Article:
I'm looking at this SPICE kernel, which contains orientation data for planets and other bodies. Model description and examples in "Orientation models" section look pretty simple. But actual numbers make me confused.

Firstly, it says that Earth rotation along its axis (prime meridian angle) is 190.147 degrees at J2000 epoch, and I don't get it. From my understanding this angle must be between the equinox vector and prime meridian which is right in front of the sun at J2000. On 21 of December the north pole is turned directly away from the sun, so at J2000 it is about the same since J2000 is the 1st of January, the difference is about 10 degrees. So if the north pole looks away from the sun, the equinox vector should be about parallel to the Earth orbit, which is about perpendicular to the sun direction. So the prime meridian angle should be not 190 degrees, but more like 280 degrees. Why is it like so?

I even checked it in Cosmographia, a tool downloaded from SPICE website, and this visualisation just confirms my thoughts.

Secondly, the numbers say that the declination of the Earth rotation axis starts from 90 degrees and decreases by 0.557 degrees every century. Which means that in about 16000 years Earth rotation axis will lay in ecliptic plane and it doesn't make any sense. Is it because this model should be applied on short time scales only?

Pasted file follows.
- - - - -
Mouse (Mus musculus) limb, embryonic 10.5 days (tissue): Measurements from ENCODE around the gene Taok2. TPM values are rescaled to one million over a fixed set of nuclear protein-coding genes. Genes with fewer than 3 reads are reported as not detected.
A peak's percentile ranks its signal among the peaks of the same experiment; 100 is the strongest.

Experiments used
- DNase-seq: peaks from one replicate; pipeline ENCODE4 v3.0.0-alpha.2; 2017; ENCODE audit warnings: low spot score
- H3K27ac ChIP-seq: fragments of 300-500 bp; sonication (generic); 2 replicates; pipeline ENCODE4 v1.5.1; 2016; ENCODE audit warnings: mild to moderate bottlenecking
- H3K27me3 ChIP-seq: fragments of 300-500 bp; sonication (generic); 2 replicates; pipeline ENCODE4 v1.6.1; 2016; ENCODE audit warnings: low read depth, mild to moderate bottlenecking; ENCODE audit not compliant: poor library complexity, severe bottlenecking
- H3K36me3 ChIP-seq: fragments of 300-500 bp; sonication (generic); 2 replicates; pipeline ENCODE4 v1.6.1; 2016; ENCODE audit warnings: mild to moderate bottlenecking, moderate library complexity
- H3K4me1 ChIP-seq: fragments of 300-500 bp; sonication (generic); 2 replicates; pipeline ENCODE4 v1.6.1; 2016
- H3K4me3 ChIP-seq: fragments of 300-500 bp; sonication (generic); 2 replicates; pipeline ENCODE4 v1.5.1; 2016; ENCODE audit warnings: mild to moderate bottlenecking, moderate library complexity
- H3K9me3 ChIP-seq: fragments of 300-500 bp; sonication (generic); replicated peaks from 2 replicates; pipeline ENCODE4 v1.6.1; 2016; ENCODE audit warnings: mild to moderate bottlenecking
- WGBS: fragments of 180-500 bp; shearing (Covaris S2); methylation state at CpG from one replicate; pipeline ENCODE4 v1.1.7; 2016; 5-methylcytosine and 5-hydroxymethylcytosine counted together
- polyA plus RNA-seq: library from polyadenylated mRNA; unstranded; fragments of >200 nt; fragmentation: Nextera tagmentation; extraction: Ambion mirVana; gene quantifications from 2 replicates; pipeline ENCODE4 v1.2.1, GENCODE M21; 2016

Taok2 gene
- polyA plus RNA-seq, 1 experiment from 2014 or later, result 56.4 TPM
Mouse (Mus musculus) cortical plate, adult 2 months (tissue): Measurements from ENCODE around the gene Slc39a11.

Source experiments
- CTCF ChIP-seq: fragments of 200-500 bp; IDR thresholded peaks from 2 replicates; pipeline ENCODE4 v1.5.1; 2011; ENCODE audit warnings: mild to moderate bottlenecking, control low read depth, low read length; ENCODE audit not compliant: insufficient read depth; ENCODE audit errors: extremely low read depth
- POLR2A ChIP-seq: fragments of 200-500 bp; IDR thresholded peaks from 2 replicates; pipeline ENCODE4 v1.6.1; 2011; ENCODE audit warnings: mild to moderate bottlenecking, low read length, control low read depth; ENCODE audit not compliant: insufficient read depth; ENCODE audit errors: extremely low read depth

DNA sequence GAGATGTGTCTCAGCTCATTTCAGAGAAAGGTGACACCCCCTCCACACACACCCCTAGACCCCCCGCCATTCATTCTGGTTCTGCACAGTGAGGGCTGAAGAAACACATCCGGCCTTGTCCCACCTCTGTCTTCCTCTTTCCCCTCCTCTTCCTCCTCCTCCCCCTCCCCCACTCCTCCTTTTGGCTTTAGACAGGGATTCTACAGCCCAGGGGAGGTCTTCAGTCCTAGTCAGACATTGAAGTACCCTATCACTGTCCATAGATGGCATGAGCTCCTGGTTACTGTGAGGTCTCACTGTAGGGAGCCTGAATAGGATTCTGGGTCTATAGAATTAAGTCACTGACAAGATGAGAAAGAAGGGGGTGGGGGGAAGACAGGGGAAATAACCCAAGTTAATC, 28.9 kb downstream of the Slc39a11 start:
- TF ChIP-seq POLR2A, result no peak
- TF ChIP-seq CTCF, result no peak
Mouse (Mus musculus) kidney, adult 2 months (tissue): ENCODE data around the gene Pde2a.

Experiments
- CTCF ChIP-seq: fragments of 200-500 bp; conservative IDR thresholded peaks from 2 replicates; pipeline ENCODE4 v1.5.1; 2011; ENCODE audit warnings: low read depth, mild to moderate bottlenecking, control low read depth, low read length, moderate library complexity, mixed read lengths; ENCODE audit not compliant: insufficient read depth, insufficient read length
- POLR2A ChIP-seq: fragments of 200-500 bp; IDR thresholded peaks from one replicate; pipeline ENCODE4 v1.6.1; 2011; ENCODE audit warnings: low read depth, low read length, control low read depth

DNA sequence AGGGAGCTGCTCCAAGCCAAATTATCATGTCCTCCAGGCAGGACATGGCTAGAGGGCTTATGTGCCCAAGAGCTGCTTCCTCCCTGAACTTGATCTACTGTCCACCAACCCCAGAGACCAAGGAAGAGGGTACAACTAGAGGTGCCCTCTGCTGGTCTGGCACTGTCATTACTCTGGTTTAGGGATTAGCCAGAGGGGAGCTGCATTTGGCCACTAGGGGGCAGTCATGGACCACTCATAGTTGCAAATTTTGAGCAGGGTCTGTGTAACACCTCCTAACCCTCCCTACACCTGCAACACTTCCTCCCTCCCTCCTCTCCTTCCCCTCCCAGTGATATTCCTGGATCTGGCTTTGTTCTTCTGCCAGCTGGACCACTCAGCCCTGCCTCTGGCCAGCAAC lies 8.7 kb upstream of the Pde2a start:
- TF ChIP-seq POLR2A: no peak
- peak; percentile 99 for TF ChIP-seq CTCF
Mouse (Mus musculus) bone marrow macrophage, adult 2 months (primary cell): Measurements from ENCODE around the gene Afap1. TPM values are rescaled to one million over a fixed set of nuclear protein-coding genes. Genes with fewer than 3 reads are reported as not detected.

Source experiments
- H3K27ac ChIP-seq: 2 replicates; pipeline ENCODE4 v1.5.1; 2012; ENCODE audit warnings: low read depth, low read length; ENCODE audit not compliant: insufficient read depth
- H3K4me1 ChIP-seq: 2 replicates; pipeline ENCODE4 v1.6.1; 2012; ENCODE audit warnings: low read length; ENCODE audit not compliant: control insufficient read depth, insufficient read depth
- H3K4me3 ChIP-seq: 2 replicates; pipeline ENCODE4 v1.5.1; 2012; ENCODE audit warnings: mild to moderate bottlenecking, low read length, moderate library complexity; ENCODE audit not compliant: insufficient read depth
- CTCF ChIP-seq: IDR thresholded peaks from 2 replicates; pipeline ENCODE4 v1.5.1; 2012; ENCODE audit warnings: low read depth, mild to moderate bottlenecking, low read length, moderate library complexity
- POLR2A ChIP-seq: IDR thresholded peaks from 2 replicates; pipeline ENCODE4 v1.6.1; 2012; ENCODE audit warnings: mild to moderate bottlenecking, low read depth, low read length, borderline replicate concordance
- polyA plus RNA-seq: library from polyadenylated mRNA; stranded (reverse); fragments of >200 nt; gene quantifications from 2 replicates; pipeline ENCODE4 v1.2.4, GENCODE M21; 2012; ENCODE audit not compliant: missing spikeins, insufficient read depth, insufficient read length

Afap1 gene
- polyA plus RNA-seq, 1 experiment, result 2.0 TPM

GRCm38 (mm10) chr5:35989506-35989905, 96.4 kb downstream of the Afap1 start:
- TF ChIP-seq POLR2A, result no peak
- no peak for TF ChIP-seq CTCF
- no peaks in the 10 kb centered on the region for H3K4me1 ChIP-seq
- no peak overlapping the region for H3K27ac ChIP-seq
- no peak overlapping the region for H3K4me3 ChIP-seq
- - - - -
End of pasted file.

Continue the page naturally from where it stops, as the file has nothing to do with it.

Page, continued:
• $\begingroup$ I believe you'd be more successful asking this at Astronomy.SE $\endgroup$
    – SF.
    Jan 29, 2017 at 23:39

1 Answer 1


See rotation angle W defined in heading picture at https://astrogeology.usgs.gov/groups/IAU-WGCCRE

With $\alpha_0=0°$, $\delta_0=90°$, W should be "RA of meridian" - ( 90° + $\alpha_0$ ) = ~ 280° - 90° = ~ 190°.


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